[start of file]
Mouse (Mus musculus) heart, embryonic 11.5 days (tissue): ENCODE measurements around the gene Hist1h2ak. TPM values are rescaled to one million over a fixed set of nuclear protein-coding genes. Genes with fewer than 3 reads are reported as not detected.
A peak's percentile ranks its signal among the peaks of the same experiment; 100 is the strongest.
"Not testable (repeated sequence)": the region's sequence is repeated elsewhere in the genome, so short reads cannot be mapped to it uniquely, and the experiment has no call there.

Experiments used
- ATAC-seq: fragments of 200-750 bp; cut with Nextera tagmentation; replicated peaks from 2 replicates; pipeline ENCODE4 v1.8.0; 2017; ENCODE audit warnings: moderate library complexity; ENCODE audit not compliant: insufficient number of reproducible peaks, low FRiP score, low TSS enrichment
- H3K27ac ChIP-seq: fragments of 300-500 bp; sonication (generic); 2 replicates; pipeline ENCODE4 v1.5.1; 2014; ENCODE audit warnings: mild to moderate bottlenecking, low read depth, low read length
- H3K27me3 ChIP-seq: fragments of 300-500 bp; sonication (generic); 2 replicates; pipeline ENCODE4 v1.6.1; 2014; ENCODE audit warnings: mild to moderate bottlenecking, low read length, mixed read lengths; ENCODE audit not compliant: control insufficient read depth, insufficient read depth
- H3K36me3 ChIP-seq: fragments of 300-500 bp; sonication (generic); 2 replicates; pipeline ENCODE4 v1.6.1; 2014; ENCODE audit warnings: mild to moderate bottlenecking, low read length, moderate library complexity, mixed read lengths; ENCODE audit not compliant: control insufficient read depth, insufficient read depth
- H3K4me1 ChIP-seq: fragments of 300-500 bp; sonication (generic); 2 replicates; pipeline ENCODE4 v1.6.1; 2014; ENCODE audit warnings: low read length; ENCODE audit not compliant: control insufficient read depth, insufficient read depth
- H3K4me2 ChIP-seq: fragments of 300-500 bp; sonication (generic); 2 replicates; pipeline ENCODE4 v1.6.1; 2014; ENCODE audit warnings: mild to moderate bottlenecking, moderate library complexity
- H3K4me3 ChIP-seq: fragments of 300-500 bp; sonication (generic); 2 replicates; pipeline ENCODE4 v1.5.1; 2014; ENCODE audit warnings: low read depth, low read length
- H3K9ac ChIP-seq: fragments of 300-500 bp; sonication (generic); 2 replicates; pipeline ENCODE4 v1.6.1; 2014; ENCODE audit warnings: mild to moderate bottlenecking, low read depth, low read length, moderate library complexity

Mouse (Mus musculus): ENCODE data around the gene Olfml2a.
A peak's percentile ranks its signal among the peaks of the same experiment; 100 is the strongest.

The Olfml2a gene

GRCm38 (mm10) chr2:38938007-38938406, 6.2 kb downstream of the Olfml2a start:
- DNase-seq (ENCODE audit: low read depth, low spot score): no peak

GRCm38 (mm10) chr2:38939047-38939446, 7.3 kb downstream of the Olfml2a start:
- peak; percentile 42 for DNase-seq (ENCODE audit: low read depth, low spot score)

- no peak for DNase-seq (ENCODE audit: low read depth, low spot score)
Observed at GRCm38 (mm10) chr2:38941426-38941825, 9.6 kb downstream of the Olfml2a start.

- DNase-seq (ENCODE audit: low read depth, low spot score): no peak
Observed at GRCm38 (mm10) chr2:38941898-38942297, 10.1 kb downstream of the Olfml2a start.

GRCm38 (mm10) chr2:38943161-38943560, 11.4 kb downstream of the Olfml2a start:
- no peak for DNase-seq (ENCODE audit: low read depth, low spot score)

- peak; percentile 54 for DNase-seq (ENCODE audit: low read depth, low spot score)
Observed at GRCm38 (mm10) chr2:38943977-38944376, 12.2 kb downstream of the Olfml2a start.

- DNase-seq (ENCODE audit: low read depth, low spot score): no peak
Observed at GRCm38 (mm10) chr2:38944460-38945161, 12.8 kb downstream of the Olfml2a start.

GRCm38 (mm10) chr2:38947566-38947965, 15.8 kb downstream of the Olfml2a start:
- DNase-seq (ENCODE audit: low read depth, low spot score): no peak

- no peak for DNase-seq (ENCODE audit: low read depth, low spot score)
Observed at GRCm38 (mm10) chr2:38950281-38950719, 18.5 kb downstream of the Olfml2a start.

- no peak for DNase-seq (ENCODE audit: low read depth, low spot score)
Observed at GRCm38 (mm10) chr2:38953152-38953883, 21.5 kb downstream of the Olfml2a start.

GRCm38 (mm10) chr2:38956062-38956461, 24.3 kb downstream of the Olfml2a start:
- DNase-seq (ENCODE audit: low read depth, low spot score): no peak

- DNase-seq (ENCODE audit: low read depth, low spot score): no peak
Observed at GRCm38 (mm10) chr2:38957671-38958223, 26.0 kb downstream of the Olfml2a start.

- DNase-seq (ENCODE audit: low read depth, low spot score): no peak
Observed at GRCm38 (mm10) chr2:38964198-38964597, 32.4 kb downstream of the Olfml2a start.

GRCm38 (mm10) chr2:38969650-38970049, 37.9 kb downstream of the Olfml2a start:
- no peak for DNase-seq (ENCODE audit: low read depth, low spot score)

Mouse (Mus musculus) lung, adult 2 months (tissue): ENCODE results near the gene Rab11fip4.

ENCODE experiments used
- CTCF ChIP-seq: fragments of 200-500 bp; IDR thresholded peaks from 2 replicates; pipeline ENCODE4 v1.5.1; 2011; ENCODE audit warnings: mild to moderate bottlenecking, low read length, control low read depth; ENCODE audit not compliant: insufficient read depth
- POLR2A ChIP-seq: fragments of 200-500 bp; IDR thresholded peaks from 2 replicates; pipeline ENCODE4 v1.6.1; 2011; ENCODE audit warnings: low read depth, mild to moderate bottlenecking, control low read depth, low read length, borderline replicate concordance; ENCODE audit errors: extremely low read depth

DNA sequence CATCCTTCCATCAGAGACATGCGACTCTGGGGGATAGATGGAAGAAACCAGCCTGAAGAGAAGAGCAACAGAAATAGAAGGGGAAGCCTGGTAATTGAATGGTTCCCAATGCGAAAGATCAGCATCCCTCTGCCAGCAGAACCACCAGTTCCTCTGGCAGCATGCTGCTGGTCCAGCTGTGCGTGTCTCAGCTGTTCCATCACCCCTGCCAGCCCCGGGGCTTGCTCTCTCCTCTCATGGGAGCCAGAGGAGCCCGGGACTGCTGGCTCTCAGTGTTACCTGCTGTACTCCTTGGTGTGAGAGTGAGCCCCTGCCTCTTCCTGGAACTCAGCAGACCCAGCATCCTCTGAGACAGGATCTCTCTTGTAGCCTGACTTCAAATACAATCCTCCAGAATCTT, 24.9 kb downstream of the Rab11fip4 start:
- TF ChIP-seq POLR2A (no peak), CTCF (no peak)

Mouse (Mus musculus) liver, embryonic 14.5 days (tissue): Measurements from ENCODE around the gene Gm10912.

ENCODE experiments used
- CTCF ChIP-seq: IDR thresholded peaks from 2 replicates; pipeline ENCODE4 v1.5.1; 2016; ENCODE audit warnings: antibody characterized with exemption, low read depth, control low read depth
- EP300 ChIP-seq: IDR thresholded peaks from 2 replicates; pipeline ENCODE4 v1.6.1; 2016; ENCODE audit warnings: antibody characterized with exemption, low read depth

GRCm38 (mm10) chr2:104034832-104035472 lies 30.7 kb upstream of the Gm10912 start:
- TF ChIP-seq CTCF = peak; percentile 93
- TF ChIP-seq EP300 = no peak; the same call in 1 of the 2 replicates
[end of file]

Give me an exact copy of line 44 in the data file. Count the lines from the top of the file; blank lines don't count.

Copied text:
Mouse (Mus musculus) lung, adult 2 months (tissue): ENCODE results near the gene Rab11fip4.